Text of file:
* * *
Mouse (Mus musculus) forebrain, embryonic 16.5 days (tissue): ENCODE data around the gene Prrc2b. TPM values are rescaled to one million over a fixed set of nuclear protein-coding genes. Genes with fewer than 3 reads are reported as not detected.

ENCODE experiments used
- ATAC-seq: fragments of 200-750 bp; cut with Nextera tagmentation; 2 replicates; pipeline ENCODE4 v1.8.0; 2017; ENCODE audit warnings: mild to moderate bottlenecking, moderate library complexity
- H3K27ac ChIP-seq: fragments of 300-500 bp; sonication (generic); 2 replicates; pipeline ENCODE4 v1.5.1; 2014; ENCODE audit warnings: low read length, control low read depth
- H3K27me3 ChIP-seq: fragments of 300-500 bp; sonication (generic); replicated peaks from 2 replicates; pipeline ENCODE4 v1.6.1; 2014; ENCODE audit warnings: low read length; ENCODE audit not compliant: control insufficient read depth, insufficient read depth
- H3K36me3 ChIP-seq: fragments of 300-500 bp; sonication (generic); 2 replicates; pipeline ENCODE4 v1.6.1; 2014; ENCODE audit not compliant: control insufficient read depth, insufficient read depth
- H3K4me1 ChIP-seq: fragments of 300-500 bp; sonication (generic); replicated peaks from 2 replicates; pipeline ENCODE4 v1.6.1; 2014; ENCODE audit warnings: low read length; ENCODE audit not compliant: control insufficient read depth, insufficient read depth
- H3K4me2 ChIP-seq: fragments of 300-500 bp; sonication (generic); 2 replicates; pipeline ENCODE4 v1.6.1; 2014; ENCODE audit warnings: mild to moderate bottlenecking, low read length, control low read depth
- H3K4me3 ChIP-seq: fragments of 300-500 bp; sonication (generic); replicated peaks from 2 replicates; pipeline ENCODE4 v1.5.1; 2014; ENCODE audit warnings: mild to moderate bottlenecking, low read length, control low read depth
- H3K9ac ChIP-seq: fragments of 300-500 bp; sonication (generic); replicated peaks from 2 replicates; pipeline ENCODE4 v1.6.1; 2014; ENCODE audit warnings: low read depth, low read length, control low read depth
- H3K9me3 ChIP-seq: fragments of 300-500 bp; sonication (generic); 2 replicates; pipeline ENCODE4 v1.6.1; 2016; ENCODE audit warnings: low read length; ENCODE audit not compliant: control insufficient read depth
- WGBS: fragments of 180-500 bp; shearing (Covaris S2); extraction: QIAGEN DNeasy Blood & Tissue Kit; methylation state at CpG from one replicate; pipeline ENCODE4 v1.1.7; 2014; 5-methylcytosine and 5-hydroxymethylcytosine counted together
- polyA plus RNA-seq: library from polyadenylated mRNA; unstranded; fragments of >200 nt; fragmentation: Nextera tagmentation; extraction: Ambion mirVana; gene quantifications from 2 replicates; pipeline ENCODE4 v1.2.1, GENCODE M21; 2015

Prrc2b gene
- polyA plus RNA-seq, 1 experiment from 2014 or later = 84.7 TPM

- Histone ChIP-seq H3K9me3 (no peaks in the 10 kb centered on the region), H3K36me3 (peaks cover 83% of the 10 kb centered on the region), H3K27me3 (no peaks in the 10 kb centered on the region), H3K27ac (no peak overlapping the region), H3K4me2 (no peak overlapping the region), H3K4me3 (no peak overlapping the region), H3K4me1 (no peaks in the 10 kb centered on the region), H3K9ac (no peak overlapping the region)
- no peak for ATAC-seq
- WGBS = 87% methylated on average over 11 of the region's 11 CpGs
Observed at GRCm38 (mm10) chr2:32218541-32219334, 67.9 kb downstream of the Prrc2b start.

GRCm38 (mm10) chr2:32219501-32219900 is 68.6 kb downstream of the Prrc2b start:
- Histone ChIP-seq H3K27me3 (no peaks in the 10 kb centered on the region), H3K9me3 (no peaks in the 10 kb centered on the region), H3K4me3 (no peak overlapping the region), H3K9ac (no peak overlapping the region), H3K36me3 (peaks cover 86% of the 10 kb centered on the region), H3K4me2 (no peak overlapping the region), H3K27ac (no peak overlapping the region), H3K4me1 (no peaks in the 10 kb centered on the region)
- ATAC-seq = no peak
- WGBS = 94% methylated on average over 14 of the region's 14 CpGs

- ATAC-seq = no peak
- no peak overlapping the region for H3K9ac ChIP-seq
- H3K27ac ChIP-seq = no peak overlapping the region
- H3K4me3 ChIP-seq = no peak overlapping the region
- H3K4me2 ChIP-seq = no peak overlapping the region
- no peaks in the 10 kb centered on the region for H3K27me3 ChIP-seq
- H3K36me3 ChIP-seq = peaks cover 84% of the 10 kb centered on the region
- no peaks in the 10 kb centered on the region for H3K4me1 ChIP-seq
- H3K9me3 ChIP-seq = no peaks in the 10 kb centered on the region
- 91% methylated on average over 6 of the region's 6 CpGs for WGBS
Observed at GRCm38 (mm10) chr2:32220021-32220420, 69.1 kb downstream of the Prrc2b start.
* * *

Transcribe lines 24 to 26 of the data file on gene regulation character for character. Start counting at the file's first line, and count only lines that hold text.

- ATAC-seq = no peak
- no peak overlapping the region for H3K9ac ChIP-seq
- H3K27ac ChIP-seq = no peak overlapping the region